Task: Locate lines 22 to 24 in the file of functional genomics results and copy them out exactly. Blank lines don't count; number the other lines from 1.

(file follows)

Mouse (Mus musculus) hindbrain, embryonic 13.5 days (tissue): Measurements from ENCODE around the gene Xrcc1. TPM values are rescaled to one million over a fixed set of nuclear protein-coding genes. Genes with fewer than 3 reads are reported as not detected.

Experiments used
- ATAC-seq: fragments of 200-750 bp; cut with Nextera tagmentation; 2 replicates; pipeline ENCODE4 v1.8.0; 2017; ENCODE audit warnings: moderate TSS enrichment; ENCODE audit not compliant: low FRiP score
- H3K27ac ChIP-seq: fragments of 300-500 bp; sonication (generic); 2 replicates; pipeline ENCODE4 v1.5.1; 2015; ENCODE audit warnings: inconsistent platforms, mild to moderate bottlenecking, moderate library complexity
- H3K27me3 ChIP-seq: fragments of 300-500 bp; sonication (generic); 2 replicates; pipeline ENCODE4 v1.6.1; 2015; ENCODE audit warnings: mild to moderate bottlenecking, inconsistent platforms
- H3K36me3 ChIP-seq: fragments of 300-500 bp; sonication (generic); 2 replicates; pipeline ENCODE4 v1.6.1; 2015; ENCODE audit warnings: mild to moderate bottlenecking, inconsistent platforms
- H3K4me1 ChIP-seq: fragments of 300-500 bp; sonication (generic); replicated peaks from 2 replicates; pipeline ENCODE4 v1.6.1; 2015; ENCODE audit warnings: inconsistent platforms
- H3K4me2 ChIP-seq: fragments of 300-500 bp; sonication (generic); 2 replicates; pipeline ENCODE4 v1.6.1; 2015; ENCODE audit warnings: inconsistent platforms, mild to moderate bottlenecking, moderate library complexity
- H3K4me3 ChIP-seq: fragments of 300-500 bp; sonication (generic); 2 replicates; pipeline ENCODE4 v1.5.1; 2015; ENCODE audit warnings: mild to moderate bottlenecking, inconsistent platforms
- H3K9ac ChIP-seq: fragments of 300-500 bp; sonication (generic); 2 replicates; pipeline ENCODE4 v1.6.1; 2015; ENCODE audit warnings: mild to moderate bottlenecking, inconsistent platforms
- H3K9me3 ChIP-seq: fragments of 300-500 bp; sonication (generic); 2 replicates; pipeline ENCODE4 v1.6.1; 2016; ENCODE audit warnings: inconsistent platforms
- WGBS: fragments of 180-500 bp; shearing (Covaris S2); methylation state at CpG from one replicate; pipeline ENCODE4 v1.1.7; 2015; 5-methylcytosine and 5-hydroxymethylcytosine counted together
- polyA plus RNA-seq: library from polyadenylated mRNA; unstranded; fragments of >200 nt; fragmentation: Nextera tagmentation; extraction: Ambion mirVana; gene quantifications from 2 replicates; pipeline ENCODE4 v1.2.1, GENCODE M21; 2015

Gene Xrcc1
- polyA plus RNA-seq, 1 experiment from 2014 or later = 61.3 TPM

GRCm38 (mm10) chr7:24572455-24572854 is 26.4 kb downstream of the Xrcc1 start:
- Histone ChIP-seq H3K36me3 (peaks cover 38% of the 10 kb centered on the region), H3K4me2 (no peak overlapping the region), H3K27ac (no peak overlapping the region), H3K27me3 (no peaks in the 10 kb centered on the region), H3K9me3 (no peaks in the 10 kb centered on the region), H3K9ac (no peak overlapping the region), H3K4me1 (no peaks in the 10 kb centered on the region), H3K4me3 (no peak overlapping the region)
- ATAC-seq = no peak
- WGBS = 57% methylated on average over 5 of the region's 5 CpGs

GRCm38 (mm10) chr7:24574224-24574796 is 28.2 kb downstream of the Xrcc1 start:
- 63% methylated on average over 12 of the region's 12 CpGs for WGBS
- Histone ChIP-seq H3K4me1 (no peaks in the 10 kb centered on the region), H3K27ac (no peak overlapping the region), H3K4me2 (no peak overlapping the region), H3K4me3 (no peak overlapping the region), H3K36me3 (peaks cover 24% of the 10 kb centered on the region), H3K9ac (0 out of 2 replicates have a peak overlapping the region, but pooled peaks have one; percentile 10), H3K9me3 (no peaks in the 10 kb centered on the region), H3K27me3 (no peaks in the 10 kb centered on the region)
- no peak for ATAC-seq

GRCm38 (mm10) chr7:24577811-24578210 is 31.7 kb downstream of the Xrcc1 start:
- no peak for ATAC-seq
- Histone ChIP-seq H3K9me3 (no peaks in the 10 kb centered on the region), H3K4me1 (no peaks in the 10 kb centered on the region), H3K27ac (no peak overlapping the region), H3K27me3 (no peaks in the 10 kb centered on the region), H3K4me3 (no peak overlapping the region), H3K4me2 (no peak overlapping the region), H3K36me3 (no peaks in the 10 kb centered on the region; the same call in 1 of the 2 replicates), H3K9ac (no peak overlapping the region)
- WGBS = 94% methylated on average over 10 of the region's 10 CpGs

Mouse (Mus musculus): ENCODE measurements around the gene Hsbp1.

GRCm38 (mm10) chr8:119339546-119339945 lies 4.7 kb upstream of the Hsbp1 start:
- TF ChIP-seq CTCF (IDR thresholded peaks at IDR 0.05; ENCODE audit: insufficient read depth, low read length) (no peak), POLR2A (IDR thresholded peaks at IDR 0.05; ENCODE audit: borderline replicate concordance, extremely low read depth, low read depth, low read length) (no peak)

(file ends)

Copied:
- Histone ChIP-seq H3K4me1 (no peaks in the 10 kb centered on the region), H3K27ac (no peak overlapping the region), H3K4me2 (no peak overlapping the region), H3K4me3 (no peak overlapping the region), H3K36me3 (peaks cover 24% of the 10 kb centered on the region), H3K9ac (0 out of 2 replicates have a peak overlapping the region, but pooled peaks have one; percentile 10), H3K9me3 (no peaks in the 10 kb centered on the region), H3K27me3 (no peaks in the 10 kb centered on the region)
- no peak for ATAC-seq

GRCm38 (mm10) chr7:24577811-24578210 is 31.7 kb downstream of the Xrcc1 start: